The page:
3 Ways to Treat Ear Infections in Dogs

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3 Ways to Treat Ear Infections in Dogs
3 Ways to Treat Ear Infections in Dogs

When you notice your dog scratching his ear, shaking his head, or the presence of an unpleasant-smelling discharge coming out of his ears, he may have contracted an infection at the site. They are common in dogs and can occur on the outer, inner or middle ear, usually starting with inflammation of the outer ear canal, which is caused by bacteria or yeast. However, ear infections in dogs can also be contracted from food allergies, parasites, foreign bodies, trauma, excess moisture in the ear, or hereditary conditions. If you suspect an ear infection of the animal, take it to the vet immediately for treatment and then learn how to avoid them by properly cleaning the ear and ear of the dog.


Method 1 of 3: Treating Dog Ear Infection

Heal Ear Infections in Dogs Step 1

Step 1. Look for ear infection symptoms

Watch for any unusual changes in the dog's behavior and physical symptoms, such as:

  • itchy ear
  • Yellow, brown or bloody discharge
  • Odor in the ear area
  • Redness
  • Swelling
  • Scabies or crusted skin on the ear
  • Hair loss in the area around the ear
  • Scratching behavior of the ear area on the floor or furniture
  • The dog shakes or tilts his head a lot
  • loss of balance
  • Unusual eye movements
  • the animal walks in circles
  • hearing loss
Heal Ear Infections in Dogs Step 2

Step 2. Know when to take the dog to the vet

If he has symptoms of ear infection, you should take him as soon as possible, as it is very painful for the puppy. Some dogs will show they are suffering by becoming more aggressive, while others will not show any signs.

In any case, prompt treatment is important, as the infection can damage the ears if not medicated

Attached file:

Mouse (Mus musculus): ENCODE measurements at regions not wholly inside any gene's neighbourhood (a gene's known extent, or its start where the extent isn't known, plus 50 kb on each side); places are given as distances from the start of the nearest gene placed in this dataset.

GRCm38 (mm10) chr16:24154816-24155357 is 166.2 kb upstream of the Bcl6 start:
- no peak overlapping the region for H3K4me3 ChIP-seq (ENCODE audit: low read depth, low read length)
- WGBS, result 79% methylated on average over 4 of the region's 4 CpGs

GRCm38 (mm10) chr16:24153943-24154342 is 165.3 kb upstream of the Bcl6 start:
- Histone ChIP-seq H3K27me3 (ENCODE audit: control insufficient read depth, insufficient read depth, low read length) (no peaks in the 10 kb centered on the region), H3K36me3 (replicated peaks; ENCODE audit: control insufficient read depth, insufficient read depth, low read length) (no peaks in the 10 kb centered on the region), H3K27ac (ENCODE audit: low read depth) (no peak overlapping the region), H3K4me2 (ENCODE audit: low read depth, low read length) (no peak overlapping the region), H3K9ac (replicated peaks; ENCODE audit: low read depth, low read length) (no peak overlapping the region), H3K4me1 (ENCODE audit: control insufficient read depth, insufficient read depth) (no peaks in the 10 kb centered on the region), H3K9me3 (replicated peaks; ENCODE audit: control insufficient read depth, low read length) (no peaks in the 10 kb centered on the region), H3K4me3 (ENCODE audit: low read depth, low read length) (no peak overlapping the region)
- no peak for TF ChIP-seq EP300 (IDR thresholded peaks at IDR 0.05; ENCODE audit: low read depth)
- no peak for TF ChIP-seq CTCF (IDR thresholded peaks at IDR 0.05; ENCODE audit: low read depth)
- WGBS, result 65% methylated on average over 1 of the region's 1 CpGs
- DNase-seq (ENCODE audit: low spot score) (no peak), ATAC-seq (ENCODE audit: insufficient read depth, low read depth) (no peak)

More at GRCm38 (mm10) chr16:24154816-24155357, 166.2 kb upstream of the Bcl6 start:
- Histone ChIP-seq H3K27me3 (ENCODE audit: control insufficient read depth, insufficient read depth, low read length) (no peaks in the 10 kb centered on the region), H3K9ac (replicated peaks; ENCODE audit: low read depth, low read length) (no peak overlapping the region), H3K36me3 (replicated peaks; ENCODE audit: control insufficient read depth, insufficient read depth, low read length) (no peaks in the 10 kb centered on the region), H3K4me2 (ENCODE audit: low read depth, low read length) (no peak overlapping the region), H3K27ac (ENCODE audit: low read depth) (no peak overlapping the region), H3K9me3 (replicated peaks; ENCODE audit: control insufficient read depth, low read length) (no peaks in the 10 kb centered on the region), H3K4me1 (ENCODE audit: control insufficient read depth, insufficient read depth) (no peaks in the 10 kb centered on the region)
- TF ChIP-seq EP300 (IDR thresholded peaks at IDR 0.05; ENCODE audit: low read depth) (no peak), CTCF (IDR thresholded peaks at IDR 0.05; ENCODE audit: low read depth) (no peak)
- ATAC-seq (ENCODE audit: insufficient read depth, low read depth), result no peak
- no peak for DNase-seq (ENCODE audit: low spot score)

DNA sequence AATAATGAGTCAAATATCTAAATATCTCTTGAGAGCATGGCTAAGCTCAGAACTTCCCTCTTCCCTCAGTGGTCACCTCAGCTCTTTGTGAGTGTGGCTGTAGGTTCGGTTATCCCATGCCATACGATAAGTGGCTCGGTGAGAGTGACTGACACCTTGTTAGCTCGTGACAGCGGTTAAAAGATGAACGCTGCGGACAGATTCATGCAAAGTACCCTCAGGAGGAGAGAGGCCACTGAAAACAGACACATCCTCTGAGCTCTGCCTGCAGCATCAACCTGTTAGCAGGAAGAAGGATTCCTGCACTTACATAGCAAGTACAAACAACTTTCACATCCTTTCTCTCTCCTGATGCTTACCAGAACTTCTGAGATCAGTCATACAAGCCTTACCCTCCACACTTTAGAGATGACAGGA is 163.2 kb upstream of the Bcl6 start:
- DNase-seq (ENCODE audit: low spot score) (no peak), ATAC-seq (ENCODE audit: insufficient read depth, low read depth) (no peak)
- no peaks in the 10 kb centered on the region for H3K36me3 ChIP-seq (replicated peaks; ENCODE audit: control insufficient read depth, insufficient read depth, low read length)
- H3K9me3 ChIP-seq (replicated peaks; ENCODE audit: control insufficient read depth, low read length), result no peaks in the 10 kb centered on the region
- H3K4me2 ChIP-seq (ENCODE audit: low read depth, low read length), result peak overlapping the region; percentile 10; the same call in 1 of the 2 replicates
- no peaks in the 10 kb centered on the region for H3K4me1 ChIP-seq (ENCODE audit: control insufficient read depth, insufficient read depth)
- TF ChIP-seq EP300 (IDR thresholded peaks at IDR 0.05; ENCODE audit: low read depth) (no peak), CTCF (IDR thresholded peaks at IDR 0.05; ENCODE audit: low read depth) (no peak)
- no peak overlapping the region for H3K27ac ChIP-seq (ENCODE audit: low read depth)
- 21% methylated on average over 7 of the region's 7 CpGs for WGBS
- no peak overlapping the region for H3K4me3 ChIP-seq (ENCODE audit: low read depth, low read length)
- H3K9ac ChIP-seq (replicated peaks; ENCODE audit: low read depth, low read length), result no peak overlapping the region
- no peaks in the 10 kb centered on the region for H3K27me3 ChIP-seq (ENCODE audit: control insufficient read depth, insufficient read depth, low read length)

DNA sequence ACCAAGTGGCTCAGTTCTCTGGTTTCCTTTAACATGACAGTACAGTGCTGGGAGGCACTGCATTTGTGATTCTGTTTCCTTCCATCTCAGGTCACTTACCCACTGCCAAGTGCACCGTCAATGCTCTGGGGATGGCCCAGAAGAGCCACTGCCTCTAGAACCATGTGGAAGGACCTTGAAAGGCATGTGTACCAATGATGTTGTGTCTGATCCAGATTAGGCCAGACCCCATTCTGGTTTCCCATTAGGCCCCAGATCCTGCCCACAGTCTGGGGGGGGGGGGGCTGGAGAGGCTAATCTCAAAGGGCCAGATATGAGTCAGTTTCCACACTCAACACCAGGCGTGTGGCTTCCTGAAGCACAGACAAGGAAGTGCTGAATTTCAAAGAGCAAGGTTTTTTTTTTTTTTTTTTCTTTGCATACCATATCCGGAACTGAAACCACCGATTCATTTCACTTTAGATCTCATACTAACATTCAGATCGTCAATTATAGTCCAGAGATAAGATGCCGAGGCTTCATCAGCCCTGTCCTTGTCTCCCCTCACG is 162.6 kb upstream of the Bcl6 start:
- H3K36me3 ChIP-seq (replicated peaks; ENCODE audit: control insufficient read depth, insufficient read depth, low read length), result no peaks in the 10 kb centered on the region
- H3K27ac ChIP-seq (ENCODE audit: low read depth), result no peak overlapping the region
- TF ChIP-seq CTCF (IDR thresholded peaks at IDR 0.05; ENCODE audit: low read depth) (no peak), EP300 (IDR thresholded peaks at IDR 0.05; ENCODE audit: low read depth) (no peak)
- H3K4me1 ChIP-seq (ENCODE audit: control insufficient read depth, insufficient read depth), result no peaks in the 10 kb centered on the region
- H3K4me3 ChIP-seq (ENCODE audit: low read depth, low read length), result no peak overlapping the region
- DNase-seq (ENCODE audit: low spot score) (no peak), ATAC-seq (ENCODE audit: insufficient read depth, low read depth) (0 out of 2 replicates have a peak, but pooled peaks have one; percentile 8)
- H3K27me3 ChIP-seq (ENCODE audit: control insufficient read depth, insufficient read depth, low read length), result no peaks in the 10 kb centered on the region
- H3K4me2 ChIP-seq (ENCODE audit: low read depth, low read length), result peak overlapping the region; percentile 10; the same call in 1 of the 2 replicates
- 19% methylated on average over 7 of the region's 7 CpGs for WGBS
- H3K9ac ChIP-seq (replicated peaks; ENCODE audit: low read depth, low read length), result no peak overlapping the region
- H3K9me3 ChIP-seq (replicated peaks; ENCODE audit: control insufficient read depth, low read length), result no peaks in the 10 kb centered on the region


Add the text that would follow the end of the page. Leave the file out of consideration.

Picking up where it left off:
Heal Ear Infections in Dogs Step 3

Step 3. Treat the infection

Ear infections are usually caused by yeast/fungi, bacteria, or both. A veterinarian will likely prescribe a topical or oral antibiotic to treat the bacterial infection; if it is caused by a fungus, the doctor will prescribe a liquid antifungal product to wash the dog's ear, topical and perhaps oral medication.

Heal Ear Infections in Dogs Step 4

Step 4. Do not try to remove something stuck in the pet's ear

If you suspect that a foreign body is present in the dog's ear, it could be the cause of the infection, which will not be cured until the body is removed. Never try to take it out on your own! Instead, take him to the vet.

As the canine ear canal has an "L" shape, foreign bodies can become lodged deep inside it, making detection by the naked eye impossible. Specialized instruments and a method of containing the animal (physical or chemical) will be needed to enable removal of the foreign body. This shows that treatment by a veterinary professional is essential

Method 2 of 3: Treating Hidden Causes and Preventing Ear Infections

Heal Ear Infections in Dogs Step 5

Step 1. Determine if the dog has any allergies

They are, in most cases, the main cause of inflammation in the ear, making it more susceptible to infections. Determining the allergic cause can be tricky, but paying attention to factors such as new foods or treats that were given to the dog before the infection started will help. A certain protein may have triggered the allergic process, so avoid it.

Animal proteins and dairy products are more often allergic to animals than grains, although grain-free diets are said to be better suited for dogs with food allergies

Heal Ear Infections in Dogs Step 6

Step 2. Try a test diet for the dog

Try one that has a new protein or one he has never eaten before. Diets prescribed by the veterinarian must be applied exclusively and for at least 8 weeks, but the ideal is to use it for at least 12 weeks. Do not give him snacks, leftovers or any other type of food during this period.

This can help determine if dietary proteins are the problem by identifying the "culprits". The best new protein diets are prescribed, as the chance of cross-contamination with other proteins will be much lower. The downside is that they are generally more expensive

Heal Ear Infections in Dogs Step 7

Step 3. "Challenge" the dog's diet

At the end of the test, if your pet is not showing signs of ear inflammation or skin allergies (the most common are itchy paws or other parts of the body), you can "challenge" its diet by feeding it a single type of food. /snacks he enjoyed before the problem. If you notice signs of irritation near the ears, paws or skin after reintroducing the old food/snack, it is wise to determine that one of them has the protein that causes the infection.

If the infection seems to start around the same time of year, a seasonal allergy may be causing the ear disease

Heal Ear Infections in Dogs Step 8

Step 4. Decrease the dog's activity

While the ear is infected, ensure that the pet is not exposed to large amounts of moisture, preventing it from playing in water, swimming, bathing or being taken care of until the problem is completely eliminated. More moisture will only make the infection worse, causing it to take even longer to heal.